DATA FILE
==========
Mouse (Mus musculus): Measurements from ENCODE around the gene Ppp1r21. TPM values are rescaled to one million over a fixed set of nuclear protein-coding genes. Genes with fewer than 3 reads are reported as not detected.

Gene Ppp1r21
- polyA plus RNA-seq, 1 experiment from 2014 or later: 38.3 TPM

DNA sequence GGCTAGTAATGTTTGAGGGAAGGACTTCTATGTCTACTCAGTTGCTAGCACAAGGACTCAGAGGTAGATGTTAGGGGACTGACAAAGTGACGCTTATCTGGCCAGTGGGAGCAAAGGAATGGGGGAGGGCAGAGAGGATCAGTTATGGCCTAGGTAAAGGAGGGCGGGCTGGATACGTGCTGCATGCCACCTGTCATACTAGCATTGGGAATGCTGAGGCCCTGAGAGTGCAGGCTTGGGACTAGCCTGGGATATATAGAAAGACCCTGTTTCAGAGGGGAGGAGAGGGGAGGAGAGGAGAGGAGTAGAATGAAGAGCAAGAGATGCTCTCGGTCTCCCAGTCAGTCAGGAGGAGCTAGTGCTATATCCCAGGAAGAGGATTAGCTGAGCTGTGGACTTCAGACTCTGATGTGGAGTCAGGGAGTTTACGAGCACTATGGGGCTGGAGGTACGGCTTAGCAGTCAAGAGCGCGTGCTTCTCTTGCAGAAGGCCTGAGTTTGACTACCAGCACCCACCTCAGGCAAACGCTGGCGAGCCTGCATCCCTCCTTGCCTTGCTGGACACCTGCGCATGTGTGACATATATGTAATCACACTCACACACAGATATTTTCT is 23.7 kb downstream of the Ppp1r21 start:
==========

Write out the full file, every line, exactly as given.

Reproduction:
Mouse (Mus musculus): Measurements from ENCODE around the gene Ppp1r21. TPM values are rescaled to one million over a fixed set of nuclear protein-coding genes. Genes with fewer than 3 reads are reported as not detected.

Gene Ppp1r21
- polyA plus RNA-seq, 1 experiment from 2014 or later: 38.3 TPM

DNA sequence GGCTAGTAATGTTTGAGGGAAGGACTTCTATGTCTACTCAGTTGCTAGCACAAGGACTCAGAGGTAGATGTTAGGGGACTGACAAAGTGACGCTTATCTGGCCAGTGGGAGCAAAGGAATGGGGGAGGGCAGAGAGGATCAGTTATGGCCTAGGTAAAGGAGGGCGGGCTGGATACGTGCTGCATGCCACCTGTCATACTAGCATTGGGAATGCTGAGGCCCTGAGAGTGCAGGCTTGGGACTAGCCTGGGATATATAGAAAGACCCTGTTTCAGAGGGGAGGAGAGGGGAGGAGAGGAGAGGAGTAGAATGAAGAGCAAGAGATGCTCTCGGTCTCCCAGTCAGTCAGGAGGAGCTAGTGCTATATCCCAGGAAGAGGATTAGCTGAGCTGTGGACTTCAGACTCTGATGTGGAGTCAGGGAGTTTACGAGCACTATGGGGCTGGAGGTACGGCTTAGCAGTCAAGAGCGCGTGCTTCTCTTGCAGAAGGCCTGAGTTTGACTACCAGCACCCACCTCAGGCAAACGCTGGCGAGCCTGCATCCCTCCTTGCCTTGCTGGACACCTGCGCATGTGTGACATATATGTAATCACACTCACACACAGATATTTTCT is 23.7 kb downstream of the Ppp1r21 start: